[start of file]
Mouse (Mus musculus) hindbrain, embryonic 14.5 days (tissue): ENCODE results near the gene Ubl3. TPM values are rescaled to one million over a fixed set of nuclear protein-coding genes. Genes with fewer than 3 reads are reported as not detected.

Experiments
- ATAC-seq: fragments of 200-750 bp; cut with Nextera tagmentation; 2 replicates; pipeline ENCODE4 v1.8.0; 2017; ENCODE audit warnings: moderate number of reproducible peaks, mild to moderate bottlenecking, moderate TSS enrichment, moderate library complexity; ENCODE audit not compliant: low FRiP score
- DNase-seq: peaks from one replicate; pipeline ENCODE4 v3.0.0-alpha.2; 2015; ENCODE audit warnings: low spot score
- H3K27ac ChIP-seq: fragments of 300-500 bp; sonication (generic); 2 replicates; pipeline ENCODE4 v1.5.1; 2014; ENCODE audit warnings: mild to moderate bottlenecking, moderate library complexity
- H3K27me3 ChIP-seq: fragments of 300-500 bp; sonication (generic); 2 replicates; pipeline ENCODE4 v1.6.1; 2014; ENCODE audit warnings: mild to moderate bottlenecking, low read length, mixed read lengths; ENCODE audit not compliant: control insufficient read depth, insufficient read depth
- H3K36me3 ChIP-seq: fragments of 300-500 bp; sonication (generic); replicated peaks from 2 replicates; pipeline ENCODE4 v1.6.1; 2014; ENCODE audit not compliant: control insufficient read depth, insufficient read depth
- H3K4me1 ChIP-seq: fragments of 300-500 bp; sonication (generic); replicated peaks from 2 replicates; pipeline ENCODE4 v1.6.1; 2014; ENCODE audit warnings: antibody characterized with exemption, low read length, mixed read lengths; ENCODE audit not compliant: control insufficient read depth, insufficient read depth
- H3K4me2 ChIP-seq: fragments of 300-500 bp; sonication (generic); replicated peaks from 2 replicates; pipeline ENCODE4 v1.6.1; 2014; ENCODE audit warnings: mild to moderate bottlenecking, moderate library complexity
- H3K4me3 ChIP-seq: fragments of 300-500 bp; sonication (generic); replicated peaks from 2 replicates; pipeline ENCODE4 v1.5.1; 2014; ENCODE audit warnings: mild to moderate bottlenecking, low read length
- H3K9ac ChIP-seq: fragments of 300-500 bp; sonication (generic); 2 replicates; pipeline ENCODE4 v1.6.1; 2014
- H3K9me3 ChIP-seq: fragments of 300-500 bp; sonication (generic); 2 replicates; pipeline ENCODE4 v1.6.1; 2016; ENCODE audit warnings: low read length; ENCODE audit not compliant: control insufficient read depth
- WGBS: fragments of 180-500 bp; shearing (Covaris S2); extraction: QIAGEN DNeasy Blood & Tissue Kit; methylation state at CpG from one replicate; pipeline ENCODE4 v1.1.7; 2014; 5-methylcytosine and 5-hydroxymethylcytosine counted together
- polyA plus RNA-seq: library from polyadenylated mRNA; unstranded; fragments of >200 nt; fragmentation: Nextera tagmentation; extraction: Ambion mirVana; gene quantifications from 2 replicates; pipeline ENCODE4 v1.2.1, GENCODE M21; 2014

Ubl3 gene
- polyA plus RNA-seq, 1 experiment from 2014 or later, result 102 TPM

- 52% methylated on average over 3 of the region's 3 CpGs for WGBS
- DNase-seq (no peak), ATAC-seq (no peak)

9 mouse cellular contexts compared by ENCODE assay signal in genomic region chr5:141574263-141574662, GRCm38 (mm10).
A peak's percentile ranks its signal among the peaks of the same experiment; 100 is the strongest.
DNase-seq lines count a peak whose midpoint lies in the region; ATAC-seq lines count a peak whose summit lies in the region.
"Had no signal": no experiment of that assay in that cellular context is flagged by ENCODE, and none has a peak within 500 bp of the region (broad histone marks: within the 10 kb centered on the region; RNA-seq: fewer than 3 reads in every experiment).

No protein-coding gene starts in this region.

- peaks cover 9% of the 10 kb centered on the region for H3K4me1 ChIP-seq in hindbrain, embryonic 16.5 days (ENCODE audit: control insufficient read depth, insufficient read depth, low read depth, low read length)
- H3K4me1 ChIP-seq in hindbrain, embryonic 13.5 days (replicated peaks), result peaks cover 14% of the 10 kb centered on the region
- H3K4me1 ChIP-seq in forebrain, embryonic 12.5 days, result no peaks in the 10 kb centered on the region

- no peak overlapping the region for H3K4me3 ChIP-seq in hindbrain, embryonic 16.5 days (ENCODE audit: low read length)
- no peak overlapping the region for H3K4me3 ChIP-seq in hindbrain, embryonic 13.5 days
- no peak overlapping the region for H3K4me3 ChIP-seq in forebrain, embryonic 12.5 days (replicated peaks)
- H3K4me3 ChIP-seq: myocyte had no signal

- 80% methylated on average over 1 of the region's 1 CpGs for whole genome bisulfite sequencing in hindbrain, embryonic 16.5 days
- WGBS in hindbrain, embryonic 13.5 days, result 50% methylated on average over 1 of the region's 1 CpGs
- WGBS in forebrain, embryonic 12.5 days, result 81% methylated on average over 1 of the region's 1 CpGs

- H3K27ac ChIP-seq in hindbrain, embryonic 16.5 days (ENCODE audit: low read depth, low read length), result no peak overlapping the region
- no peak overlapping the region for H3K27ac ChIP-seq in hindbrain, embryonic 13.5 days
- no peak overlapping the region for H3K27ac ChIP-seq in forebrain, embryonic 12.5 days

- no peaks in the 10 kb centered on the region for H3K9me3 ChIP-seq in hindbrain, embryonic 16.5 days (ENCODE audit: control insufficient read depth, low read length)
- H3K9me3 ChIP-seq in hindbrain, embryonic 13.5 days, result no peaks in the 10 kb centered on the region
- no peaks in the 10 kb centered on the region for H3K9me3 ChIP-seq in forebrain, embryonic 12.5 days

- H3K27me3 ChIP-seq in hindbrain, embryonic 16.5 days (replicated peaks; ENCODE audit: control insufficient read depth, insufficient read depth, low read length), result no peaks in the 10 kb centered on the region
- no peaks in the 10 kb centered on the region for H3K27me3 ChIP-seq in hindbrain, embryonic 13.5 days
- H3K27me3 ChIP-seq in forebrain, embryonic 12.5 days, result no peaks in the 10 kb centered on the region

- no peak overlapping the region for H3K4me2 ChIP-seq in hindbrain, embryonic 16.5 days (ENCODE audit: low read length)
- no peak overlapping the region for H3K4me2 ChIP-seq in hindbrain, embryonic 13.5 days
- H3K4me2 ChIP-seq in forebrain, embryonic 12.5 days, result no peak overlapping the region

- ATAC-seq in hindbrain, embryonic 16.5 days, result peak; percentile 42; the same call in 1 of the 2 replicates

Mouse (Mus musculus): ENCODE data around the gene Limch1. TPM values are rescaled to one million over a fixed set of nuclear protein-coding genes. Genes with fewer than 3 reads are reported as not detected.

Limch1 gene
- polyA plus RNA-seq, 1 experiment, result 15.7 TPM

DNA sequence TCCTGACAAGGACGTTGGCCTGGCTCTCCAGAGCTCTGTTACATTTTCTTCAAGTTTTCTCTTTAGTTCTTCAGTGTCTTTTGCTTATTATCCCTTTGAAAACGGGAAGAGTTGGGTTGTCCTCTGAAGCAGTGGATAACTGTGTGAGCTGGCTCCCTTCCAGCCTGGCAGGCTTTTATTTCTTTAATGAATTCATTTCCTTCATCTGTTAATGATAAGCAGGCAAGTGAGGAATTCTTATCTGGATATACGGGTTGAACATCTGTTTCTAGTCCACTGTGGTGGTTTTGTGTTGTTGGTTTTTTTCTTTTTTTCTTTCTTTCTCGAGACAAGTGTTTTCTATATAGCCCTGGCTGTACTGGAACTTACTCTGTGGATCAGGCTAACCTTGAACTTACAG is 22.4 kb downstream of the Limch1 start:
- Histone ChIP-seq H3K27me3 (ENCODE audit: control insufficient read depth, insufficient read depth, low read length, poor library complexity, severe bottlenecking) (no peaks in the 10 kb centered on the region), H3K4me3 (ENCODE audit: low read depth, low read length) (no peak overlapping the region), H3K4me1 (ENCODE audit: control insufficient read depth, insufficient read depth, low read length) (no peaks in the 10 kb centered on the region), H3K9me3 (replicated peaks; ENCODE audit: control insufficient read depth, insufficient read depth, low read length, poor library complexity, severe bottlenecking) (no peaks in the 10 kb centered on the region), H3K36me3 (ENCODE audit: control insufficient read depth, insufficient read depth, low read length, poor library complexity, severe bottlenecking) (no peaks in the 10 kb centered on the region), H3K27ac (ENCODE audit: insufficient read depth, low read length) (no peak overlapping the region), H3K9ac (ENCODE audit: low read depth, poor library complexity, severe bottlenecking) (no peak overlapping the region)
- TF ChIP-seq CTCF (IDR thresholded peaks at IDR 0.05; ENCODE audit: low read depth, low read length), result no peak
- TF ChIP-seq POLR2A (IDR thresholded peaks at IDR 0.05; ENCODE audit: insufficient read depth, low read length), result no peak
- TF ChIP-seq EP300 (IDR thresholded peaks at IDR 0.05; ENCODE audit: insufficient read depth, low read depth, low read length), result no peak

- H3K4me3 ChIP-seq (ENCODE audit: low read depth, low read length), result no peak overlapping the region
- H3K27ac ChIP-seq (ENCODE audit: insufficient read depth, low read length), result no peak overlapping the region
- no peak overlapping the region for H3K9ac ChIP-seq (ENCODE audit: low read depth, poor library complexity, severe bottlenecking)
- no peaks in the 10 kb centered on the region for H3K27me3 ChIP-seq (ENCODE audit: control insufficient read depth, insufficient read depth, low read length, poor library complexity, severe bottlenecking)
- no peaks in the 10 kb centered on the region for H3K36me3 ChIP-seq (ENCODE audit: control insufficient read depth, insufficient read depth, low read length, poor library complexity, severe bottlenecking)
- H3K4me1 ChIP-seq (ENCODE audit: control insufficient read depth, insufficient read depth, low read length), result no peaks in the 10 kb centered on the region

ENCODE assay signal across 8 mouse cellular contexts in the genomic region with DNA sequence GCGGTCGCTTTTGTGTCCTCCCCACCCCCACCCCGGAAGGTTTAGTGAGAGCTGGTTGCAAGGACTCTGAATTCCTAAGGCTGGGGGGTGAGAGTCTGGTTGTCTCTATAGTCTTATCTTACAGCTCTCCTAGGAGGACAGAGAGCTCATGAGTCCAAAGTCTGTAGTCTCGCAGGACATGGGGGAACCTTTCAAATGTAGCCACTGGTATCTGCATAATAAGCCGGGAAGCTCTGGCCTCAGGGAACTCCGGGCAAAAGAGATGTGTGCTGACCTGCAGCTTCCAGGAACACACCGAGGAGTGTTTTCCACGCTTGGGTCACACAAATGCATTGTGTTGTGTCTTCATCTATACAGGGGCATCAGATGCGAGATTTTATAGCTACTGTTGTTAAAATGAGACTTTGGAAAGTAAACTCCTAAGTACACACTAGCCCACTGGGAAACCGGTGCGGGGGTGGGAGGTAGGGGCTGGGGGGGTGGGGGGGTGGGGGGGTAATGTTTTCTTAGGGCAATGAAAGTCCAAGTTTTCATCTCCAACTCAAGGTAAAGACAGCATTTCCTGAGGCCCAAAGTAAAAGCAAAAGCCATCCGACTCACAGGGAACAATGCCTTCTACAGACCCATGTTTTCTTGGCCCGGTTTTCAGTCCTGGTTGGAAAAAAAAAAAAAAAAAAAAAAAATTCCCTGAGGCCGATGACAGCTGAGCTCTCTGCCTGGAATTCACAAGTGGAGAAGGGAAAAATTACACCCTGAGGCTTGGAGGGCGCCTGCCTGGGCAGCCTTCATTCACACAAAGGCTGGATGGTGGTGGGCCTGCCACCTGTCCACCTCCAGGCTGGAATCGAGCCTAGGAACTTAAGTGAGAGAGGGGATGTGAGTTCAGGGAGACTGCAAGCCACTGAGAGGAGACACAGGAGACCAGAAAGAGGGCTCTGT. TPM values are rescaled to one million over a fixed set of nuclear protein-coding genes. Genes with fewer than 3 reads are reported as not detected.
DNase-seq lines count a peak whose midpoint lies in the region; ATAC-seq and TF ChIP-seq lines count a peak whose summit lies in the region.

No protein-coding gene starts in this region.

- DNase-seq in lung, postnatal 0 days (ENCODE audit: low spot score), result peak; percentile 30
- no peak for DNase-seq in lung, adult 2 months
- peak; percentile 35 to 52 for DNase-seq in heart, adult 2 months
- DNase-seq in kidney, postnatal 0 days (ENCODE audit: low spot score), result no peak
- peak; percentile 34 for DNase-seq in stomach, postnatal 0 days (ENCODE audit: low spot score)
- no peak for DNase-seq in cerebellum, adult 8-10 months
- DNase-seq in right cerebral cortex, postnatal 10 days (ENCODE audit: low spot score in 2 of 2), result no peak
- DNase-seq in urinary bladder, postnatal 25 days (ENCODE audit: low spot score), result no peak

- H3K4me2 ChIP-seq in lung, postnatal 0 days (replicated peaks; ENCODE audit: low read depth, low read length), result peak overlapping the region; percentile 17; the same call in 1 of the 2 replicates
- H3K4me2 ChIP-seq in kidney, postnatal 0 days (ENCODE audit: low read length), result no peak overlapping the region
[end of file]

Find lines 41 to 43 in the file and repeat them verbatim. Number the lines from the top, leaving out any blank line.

- no peaks in the 10 kb centered on the region for H3K27me3 ChIP-seq in hindbrain, embryonic 13.5 days
- H3K27me3 ChIP-seq in forebrain, embryonic 12.5 days, result no peaks in the 10 kb centered on the region

- no peak overlapping the region for H3K4me2 ChIP-seq in hindbrain, embryonic 16.5 days (ENCODE audit: low read length)